Abstract 18936: Kidney Injury Molecule-1 (KIM-1) is a Promising Urinary Biomarker to Detect Cardiorenal Syndrome in Children with Dilated Cardiomyopathy (DCM)
Background: Type II cardiorenal syndrome (CRS) describes renal dysfunction in the presence of chronic heart dysfunction. Novel urinary acute kidney injury biomarkers (NUB) have not been studied in children with DCM. We aim to 1) Evaluate the correlation between four NUB and severity of LV dysfunction, and 2) Determine the best marker to detect CRS in children with DCM.
Methods: We are conducting a cross-sectional study in children with DCM and LV dysfunction. Enrolled children had an echocardiogram to measure the LV ejection fraction (EF). Urine samples were collected at the same visit to measure the NUB: KIM-1, NGAL, IL-18, and L-FABP. NUB levels were adjusted for each mg of urinary creatinine. Glomerular filtration rate was estimated using modified Schwartz formula (eGFR) when Creatinine level (Cr) is available. Univariate analysis was conducted between patients (pts) with EF< 45% and EF ≥ 45%. ROC analysis was performed for all NUB and GFR. 2x2 tables were constructed from NUB cutoffs to maximize specificity for EF <45%.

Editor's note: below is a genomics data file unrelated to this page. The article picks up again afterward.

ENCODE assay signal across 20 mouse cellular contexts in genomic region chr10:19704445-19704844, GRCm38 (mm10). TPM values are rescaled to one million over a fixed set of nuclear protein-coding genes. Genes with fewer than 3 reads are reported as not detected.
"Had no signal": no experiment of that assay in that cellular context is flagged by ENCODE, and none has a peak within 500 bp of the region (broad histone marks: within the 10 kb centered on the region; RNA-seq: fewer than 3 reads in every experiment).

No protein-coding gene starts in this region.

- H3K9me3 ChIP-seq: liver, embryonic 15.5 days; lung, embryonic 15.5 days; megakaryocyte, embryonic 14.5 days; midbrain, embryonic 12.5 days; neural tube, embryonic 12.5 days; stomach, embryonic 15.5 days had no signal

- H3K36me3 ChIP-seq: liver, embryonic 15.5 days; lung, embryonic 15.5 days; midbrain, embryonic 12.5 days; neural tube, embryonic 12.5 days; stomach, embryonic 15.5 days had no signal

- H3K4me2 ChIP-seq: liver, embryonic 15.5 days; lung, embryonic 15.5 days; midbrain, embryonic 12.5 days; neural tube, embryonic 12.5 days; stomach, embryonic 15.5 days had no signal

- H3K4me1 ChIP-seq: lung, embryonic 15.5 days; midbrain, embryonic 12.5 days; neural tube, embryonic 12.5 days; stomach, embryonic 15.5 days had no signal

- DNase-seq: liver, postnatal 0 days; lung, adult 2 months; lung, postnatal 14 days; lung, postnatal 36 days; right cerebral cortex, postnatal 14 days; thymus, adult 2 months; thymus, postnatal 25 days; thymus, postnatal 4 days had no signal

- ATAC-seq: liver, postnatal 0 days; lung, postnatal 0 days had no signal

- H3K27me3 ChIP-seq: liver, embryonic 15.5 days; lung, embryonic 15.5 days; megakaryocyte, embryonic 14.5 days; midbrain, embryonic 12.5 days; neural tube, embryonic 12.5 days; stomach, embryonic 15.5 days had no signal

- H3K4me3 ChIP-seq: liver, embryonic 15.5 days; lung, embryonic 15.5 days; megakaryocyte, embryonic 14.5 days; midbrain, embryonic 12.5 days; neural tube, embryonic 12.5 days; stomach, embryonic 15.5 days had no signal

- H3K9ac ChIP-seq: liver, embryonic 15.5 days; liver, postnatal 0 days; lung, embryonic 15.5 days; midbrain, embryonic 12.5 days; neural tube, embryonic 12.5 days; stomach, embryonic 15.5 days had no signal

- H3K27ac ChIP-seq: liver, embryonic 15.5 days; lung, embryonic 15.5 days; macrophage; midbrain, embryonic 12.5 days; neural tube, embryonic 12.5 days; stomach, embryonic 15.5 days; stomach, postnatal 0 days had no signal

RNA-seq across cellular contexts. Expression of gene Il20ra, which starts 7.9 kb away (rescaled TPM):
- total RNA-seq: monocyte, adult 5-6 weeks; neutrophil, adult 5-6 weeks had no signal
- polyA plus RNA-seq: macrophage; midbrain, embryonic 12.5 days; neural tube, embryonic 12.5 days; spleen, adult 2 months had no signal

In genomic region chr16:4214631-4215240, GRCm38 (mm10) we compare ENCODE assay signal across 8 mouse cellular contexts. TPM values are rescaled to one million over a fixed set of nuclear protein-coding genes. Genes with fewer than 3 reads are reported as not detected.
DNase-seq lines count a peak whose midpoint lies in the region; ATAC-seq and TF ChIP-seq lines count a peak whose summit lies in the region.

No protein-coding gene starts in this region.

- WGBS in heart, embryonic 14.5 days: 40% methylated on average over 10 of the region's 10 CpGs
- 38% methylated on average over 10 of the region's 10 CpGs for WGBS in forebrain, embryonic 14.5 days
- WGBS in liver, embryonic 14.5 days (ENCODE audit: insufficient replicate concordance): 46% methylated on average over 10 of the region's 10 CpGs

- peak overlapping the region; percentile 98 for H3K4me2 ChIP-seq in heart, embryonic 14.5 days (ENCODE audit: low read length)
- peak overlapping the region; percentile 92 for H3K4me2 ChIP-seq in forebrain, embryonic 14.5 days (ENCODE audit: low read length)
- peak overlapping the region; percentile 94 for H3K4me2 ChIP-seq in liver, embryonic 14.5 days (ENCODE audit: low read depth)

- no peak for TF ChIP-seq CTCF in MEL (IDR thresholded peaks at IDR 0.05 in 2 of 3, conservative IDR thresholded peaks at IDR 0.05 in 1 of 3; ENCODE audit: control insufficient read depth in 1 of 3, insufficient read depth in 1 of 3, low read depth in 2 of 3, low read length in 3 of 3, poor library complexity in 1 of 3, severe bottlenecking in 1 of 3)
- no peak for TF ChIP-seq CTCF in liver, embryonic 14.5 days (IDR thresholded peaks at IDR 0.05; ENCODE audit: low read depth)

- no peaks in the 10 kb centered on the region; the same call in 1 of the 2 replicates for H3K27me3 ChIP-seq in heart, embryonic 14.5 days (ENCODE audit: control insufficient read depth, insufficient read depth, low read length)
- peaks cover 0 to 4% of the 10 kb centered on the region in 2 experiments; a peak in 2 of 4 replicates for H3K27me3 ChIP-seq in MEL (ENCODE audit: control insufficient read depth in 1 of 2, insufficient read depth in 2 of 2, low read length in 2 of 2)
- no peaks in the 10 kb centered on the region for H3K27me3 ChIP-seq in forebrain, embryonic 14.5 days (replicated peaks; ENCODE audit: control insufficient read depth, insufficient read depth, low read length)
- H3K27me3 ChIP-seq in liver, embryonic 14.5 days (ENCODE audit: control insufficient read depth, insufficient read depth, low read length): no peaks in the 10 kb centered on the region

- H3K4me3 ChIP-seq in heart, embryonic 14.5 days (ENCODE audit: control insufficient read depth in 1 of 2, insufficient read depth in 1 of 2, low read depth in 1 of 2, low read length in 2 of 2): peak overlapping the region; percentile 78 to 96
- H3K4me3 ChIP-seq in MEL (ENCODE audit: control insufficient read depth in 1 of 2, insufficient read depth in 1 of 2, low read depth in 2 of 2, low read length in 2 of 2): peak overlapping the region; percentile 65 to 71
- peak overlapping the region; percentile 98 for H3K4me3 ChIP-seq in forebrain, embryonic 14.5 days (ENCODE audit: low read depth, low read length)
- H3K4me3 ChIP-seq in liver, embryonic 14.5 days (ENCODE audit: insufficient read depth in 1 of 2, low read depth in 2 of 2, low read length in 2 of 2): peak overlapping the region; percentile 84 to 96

Results: 30 pts (14.2 ±6.4 years old) have been enrolled to date. 13 (43%) had EF<45%. Although all NUB levels were higher in pts with EF <45%, only KIM-1 was significantly higher [836.5 (±844.1) vs. 442.8 (±249.5) pg/mgcr, Pone-tailed=0.04]. Area under the curve for KIM-1 was 0.61 to predict EF <45%, compared to 0.53 for eGFR. A KIM-1 cutoff of 900 pg/mgcr yielded highest correct EF classification (38% sensitivity, 94% specificity). 6/30 (20%) pts had KIM-1 >900; 5/6 (83%) had EF of <45% vs. 8/24 (33%) with KIM-1<900 (Pone-tailed=0.03).
Conclusions: Our pilot data suggest DCM pts with EF<45% tend to have higher NUB urinary levels indicating worse CRS than pts with EF≥45%. Urinary KIM-1 may be the most predictive test to detect CRS compared to other NUB and eGFR. We anticipate confirming this finding by increasing the study’s power.
- © 2012 by American Heart Association, Inc.